Like millions of other people, physician assistant Aki Ohinata gets bored with exercise. But instead of longing for a comfy couch and a bag of chips, she prefers a bigger challenge and a shot of adrenaline. That’s how she ended up getting her workout while dangling 20 feet in the air. For an hour and a half a night. Four nights a week.
Ohinata, who works in Gastrointestinal Medical Oncology by day, is an aerial dancer by night. Think strength and endurance, Cirque du Soleil and mid-air acrobatics.
“It started as a New Year’s resolution to try something new,” says Ohinata, who’s held the same job at MD Anderson since becoming a physician assistant over a decade ago. “I love my patients, and I love my job, but I need those hours after work to re-energize myself. Then I use that energy to treat patients the next day.”
The thrill of a challenge: Becoming an aerial dancer
Pushing herself to the limit is a lifetime habit.
As a child in Dallas, Ohinata set her sights on becoming an Olympic gymnast. For years, she dashed straight from school to the gym, and gymnastic competitions filled her weekends. That came to a stop when her family moved to Tokyo when she was a teenager. But her attraction to active pursuits never diminished.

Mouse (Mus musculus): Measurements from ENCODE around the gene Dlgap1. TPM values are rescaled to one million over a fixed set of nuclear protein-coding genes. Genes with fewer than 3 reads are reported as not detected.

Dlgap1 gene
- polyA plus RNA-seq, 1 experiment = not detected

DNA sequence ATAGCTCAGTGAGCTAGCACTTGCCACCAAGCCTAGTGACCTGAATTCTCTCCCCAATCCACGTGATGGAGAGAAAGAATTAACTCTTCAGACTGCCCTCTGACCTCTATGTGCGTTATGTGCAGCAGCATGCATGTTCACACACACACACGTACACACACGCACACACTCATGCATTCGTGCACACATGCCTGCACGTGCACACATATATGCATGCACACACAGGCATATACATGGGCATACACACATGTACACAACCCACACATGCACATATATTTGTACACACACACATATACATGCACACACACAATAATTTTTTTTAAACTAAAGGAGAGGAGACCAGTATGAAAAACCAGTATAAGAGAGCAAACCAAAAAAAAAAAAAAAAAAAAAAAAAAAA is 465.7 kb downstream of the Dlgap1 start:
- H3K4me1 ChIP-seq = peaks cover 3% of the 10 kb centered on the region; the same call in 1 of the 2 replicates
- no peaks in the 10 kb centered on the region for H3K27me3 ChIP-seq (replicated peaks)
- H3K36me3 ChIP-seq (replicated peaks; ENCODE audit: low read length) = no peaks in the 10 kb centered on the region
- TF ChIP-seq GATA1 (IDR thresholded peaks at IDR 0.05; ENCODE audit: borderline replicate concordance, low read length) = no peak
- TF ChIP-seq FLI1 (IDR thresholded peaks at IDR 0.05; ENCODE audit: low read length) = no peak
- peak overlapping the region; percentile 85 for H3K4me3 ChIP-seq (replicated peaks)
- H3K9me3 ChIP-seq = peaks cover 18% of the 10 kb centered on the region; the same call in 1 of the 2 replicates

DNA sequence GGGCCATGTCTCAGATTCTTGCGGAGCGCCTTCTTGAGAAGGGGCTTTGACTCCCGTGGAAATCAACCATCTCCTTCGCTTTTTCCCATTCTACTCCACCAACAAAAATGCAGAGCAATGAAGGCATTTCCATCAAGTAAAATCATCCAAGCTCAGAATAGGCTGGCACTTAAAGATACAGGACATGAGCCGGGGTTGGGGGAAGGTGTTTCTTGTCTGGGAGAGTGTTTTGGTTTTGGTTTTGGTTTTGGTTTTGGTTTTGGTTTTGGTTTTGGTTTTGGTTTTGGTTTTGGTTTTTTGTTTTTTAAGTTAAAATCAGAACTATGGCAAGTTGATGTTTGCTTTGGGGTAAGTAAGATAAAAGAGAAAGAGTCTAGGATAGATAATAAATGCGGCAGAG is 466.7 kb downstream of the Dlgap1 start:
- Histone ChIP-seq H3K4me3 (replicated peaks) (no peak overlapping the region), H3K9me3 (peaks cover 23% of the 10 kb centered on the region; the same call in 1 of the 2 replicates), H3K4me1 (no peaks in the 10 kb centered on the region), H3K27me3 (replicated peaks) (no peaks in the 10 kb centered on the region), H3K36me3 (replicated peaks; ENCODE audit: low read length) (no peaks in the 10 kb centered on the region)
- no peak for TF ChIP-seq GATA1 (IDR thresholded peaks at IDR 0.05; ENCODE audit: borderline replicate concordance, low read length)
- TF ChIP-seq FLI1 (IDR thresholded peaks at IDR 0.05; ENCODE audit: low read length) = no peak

Eventually Ohinata moved back to the United States to attend Texas A&M University. While earning a bachelor’s in nutrition, she worked as a paramedic to pay the bills. Her hands-on, life-and-death experiences in ambulances galvanized her to go after a career in medicine, and she went on to earn a master’s in the physician assistant program at UT Medical Branch in Galveston.
In 2003, Ohinata landed a demanding job at MD Anderson, but that never slowed her down on weekends. She became an avid skydiver. She earned her certification as a yoga instructor. And she enjoys camping, rock-climbing and mountain-biking.
But when Cirque du Soleil caught her eye four years ago, one pursuit shot to the top of her to-do list. She tracked down a studio offering classes in aerial dancing.
Finding the beauty in being an aerial dancer
“The athleticism of it hooked me first, but I’ve come to enjoy the artistic part, too,” Ohinata says.
She specializes in performances with the lyra, a hoop suspended from the ceiling.
Executing graceful routines to music – sometimes a pop tune, sometimes a tango – her gymnastics training is apparent. So is her enthusiasm.
Two nights a week she takes classes. Two other nights she teaches. She finds that teaching, whether in the gym or the hospital, motivates her to push herself and learn new things so she can teach with competence and confidence.
“Mostly I just like teaching people things I enjoy doing, whatever that may be,” she says.
So far, the most fun has come at the invitation of the Houston Grand Opera. She and 16 other aerial dancers performed last spring in Richard Wagner’s opera "The Valkyrie.” She’s also performed at fundraising galas, birthday parties and bar mitzvahs. Nerves aren’t much of a problem, she says, because she’s having way too much fun. Fun is critical for someone who spends most of her time in a job that relies on empathy and focus.
Whatever happens at the clinic before Ohinata arrives at the dance studio is gone as soon as her feet leave the ground.
“The music comes on,” she says, “and everything else fades away.”
This article originally appeared in Messenger, MD Anderson’s bimonthly employee publication.